But notice a further thing with this particular slippery slope argument – it represents the opposition as having a very badly formulated view of the matter.  That the term ‘dog’ doesn’t have racist connotations is right from the dictionary — what a way to portray your opposition, that they don’t know the meaning of words.  The importance here is that with this slope argument Astorino represents the concerns about Trump’s racist overtones as just not knowing what words mean.  Notice, by the way, that the word ‘monkey‘ doesn’t have its racist usage noted in the dictionary, either.

 

 

Behind every weak argument there’s a strong one

Let’s say you’re a member of C. C is a big, non-homogenous group. It’s a group defined by adherence to a mish-mash of not-always-consistent beliefs. That’s how big groups work. That’s how names for big groups work. One obvious question is whether “C” really means anything, given the ideological variation among Cs. But there’s no changing that “C” is the term that gets applied to you and to the C whose view you find ridiculous. That’s a bummer, but that’s life.

Now comes someone, call them G, to single out a subset of C, a subset, by the way, he identifies as a subset, by saying something like “The subset of C with beliefs a, b, c, d, and e” are something or other. Crucially, G doesn’t then draw dark conclusions about other Cs. This would be weak-manning C. To be more precise, weak manning consists in singling out real, but terrible, arguments for scrutiny only then to draw broader conclusions about people who hold different, though related beliefs. In this case, it would be selecting some C-beliefs for scrutiny but then drawing, illegitimately, conclusions about others Cs who don’t hold those beliefs. But G doesn’t do that.

An objection might be that there’s no merit in isolating such a group because their views are uninteresting, or that there exist better versions of their views, or that people will confuse the good ones with the bad ones, thinking the good ones to be the bad ones.

To reply to this. In the first place, it’s certainly true that many hold the version of C under scrutiny. That their views are weak is an important fact (noted by G).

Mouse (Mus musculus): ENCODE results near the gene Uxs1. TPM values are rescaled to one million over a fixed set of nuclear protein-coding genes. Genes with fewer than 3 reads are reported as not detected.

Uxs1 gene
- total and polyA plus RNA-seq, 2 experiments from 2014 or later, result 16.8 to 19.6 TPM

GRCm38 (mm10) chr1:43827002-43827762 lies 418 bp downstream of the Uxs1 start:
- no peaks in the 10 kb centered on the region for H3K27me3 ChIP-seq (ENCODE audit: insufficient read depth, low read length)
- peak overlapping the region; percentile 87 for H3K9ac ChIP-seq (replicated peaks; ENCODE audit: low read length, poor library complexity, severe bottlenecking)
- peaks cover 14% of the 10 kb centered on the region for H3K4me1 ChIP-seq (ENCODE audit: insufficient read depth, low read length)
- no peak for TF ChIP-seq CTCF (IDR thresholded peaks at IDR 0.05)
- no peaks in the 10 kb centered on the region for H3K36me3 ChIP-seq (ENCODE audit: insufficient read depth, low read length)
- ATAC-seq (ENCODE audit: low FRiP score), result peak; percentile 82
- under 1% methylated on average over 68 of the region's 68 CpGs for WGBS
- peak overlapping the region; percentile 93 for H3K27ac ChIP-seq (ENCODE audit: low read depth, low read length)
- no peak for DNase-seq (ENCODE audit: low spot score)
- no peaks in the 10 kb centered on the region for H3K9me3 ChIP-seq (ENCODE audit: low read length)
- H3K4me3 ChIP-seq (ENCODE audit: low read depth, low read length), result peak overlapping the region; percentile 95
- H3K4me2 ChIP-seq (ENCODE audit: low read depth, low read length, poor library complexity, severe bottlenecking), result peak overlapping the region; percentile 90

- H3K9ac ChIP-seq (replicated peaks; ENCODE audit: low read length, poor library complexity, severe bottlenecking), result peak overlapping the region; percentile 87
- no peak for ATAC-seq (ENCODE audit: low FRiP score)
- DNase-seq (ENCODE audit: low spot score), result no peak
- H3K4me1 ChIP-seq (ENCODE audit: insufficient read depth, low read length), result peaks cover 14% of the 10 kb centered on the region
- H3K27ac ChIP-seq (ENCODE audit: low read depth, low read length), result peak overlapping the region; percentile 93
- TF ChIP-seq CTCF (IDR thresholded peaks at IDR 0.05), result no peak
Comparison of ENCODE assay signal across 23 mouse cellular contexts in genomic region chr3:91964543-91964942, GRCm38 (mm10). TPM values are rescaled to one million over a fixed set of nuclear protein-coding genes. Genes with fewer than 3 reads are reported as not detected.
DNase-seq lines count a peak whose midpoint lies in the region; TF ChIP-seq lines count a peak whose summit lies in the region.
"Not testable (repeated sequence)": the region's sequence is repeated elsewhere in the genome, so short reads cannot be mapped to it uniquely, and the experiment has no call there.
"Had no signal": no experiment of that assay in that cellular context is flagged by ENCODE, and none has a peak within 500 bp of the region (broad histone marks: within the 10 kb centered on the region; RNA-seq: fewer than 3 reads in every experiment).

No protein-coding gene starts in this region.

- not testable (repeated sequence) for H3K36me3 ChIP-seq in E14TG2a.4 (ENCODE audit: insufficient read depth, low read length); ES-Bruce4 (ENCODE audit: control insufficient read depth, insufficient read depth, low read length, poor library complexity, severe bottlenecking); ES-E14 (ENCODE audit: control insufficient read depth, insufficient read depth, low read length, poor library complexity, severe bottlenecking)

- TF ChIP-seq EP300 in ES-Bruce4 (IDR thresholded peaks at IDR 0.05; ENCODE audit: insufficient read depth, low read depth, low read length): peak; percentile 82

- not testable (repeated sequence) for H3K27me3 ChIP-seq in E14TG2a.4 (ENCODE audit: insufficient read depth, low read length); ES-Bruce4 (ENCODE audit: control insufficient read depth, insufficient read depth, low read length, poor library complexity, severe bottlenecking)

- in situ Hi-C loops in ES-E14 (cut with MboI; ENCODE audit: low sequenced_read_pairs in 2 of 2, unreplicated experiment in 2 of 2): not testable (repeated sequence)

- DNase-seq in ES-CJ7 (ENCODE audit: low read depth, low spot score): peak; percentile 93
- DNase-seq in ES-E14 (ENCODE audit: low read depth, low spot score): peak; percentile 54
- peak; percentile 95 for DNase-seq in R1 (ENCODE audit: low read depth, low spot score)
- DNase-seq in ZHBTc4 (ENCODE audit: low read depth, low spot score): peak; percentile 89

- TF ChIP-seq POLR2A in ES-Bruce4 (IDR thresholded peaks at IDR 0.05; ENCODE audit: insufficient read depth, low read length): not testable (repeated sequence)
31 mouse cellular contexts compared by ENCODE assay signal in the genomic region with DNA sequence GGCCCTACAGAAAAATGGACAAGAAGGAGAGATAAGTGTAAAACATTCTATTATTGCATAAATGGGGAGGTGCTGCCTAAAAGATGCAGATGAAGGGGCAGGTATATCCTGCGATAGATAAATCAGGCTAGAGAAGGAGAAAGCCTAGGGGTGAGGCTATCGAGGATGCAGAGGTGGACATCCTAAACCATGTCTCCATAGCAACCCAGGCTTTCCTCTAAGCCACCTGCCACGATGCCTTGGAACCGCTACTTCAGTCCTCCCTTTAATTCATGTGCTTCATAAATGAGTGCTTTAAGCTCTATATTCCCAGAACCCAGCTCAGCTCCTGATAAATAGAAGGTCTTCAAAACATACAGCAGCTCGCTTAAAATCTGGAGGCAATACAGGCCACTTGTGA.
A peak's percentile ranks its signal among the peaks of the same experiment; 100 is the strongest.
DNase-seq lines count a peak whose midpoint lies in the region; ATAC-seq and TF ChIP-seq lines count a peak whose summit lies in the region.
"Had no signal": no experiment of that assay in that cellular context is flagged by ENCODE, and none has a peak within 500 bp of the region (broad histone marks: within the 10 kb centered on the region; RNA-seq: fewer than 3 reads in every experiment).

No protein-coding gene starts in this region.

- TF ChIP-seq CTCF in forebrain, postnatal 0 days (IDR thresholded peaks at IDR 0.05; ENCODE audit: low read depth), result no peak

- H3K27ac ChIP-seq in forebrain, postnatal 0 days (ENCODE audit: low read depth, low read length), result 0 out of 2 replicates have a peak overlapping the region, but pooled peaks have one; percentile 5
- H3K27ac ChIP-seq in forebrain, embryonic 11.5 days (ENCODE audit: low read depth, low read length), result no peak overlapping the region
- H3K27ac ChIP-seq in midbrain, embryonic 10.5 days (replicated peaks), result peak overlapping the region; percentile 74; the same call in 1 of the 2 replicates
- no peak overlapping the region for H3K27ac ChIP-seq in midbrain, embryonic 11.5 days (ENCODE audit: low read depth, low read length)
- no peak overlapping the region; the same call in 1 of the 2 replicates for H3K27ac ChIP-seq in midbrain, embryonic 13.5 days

Second, there’s merit, especially to the stronger versions of C, for clearing the decks of the bad views. So, for instance, you’re a member of C, but some members of C hold really appalling views. Getting those views out of the way is not necessarily bad for you. This should be especially inoffensive when the critic explicitly identifies the subclass of C they’re referring to–those Cs over there, not you though.

Another, perhaps stronger, objection is that G ought to know that many will take his criticism of C, despite his specifications and qualifications, to imply that people who fail to distance themselves from C or people who did not notice the badness of C are implicated in the criticism of C. In other words, perhaps G is saying: C is bad, and you know that people confuse you with C, so you are guilty of not saying enough about that. You should be on record as not agreeing with C or aligned with C.

But then again, I’m not really sure that this is even an objection. That may be the whole point of criticizing C after all. C’s association will cost C-ists time and effort. That time and effort expenditure ought to dissuade them from being around C. They should have thought of that. That they didn’t reflects poorly on them and their time management skills.

Nutpicked Trump Derangement Syndrome

Nutpicking, or weak-manning one’s opponent, is a form of the straw man fallacy wherein one finds the worst or weakest version of your opponent’s views or the least sophisticated defenders of an opposed view and then subject that view to scrutiny.  So one goes after the bad versions of one’s opposition, instead of the good ones.

The strategy can occur in lots of ways.  One can wait for an offhand and awkward comment to encapsulate the view, or one can track down the least informed representative of the opposition.  Or one can listen in on the other side’s loose talk.  This last one is a new way to weak man — listen in on a comedy show by and for liberals and wait for them to say something that sounds all-too-revealing.

Well, the folks at INFOWARS did just that.  They listened in on Michelle Wolf’s new Netflix show, and in a comedy gag, she asks:

Are you sort of hoping we don’t get peace with North Korea so you won’t have to give Trump credit?

A funny question.  Of course it’s a joke, but one that is at the expense of the deep resentments at the heart of American politics.  The joke gets funnier, since the audience polled answered YES 71% to No 21%.   That’s pretty funny, and surely everyone who responded had a little chuckle.

Oh, but the INFOWARS folks were listening, too.  They don’t like humor, unless it’s them making a joke about how sensitive liberals are.  Anyway, Paul Joseph Watson, the INFOWARS author, didn’t get the joke, and now reports:

In other words, a significant majority of leftists would happily risk nuclear war, so long as it meant Trump would look bad.